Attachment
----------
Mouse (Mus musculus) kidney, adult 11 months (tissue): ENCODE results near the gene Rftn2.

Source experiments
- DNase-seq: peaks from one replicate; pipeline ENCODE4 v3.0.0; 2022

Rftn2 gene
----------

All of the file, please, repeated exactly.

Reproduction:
Mouse (Mus musculus) kidney, adult 11 months (tissue): ENCODE results near the gene Rftn2.

Source experiments
- DNase-seq: peaks from one replicate; pipeline ENCODE4 v3.0.0; 2022

Rftn2 gene